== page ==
Bendean’s food relies on local, seasonally available produce, but what were the flavors of the original local cuisine, the foods harvested by the Ohlone Indians?
No farmers, the Ohlone slashed and burned meadows to ensure fresh crops of flower and grass seeds every year. They hunted everything from elk to gopher, and subsisted on fish and mollusks from the tidal areas surrounding the bay. After thousands of years, their trash piles, or shellmounds, reached as high as thirty feet.
Many of the foodstuffs the Ohlone subsisted on can be found at the UC Berkeley Botanical Garden, one of the East Bay’s most private public parks. The garden’s collection includes one-quarter of California’s indigenous species, says director Paul Licht. Each October, it organizes a “Foods of the Americas” display, showcasing dozens of varieties of corn, beans, squash, and tomatoes. The garden also features a permanent self-guided tour, a bit like a treasure hunt, of the Indian foods in its California collection. The path takes the curious through what the Ohlone might have considered a produce market. On one clear day last week, the warmth from the sun edged by fall breezes, I traveled the trail with programs coordinator Perry Hall and got a rare opportunity to eat what I could forage. (You are not allowed to try this without supervision.)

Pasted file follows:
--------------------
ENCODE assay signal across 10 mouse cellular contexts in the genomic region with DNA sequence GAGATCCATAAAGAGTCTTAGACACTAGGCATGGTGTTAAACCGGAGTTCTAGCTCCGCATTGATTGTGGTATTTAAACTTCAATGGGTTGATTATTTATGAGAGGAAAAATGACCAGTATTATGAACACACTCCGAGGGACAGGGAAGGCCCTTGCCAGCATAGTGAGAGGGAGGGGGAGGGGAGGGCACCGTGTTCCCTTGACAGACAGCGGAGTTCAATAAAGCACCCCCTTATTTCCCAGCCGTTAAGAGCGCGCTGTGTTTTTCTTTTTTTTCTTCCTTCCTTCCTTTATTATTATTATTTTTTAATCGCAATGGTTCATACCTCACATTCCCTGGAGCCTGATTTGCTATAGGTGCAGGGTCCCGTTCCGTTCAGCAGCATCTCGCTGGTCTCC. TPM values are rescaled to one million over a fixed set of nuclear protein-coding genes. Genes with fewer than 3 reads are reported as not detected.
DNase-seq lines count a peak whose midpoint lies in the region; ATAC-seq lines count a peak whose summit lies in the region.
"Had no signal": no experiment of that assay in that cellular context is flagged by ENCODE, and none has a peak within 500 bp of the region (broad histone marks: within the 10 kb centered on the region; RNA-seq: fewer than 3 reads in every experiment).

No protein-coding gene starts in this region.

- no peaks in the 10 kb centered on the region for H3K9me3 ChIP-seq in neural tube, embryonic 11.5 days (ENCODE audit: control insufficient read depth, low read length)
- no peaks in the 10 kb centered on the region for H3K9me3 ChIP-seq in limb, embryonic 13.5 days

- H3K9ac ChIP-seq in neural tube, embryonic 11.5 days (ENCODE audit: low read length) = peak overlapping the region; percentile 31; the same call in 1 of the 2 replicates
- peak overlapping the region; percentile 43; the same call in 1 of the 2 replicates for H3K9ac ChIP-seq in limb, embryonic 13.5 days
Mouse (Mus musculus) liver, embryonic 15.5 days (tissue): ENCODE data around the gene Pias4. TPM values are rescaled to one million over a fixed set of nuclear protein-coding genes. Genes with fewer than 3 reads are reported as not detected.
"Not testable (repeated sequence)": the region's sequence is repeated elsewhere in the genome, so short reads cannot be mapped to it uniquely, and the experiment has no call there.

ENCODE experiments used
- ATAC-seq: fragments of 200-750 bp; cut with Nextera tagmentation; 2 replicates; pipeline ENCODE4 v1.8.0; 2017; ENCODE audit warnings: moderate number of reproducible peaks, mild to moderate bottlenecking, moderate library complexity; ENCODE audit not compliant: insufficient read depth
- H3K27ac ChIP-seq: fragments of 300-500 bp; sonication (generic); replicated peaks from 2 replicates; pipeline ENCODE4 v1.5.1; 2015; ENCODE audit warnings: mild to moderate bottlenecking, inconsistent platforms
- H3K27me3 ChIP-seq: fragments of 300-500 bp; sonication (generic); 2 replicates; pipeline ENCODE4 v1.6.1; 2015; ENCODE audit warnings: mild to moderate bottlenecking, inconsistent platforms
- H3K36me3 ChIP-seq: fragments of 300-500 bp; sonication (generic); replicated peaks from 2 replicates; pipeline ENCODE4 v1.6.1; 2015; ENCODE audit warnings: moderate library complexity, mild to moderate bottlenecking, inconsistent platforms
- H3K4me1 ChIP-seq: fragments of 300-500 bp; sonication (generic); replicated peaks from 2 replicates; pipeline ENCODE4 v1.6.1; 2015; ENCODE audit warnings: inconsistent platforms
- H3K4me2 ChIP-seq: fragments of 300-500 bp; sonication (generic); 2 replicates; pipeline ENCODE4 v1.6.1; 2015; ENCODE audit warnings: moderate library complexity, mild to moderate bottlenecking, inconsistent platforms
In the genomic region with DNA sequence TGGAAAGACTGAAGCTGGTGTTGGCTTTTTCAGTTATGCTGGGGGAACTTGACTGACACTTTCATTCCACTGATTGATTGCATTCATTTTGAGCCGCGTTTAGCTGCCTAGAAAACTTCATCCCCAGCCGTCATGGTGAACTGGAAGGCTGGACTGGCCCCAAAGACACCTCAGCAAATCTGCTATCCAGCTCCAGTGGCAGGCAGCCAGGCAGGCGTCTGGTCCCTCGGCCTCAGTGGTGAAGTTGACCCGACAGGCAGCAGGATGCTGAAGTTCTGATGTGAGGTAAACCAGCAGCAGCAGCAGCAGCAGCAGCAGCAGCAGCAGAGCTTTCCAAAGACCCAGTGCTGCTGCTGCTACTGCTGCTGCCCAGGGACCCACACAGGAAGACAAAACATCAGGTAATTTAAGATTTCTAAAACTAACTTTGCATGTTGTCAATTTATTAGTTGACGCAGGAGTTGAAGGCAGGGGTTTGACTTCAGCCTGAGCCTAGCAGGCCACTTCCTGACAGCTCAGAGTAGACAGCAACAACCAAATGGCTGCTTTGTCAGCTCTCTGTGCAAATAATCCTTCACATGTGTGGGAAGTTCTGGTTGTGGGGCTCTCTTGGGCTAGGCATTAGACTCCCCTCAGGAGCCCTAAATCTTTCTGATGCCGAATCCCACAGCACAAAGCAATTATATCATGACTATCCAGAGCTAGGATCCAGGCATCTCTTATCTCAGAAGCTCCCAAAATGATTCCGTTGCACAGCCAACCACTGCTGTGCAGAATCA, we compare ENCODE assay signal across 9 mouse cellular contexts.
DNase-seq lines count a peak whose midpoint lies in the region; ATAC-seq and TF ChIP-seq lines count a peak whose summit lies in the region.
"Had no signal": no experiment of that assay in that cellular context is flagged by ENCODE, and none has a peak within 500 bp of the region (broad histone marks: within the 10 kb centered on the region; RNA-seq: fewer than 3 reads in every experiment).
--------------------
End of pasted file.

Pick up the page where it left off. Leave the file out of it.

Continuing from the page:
In October, that meant berries. Perry and I plucked off black, soft Ribes sanguineum, native Californian currants with bitter skins and molasses-sweet juice. Discretion alone kept me from gorging on the clusters of tart wild grapes at the peak of their season that covered one large oak, but we had to pick through dozens of manzanita berries to find a perfectly ripe one. Acridly raw, the tiny fruits crunched like apples (manzanita means “little apple” in Spanish). As the berries dry out, their mealy flesh desiccates into a fine, silky, sweet-tart powder that was used to make cider.
Savory dishes such as soaproot bulbs and cattail roots were off the menu — they have to be baked in underground ovens to make them tender and edible. At this time 250 years ago, native Oaklanders would have been harvesting their staple crop of acorns. They would leach them to remove the acrid taste, then cook them into a porridge by stirring hot stones into watertight baskets full of ground acorns and water. In the years when the acorn harvest failed, the Ohlone would undertake the more labor-intensive process of leaching the poison from California buckeye seeds. Needless to say, a snack was out of the question.
Foods of the Americas culminates in the Dias de los Muertos Celebration on October 23, when children can make tamales and taste frothy, unsweetened hot chocolate (from Scharffen Berger) spiced up with chiles and vanilla — just the way the Aztecs liked it. For more information on the botanical garden’s hours and events, call 510-643-2755 or visit BotanicalGarden.berkeley.edu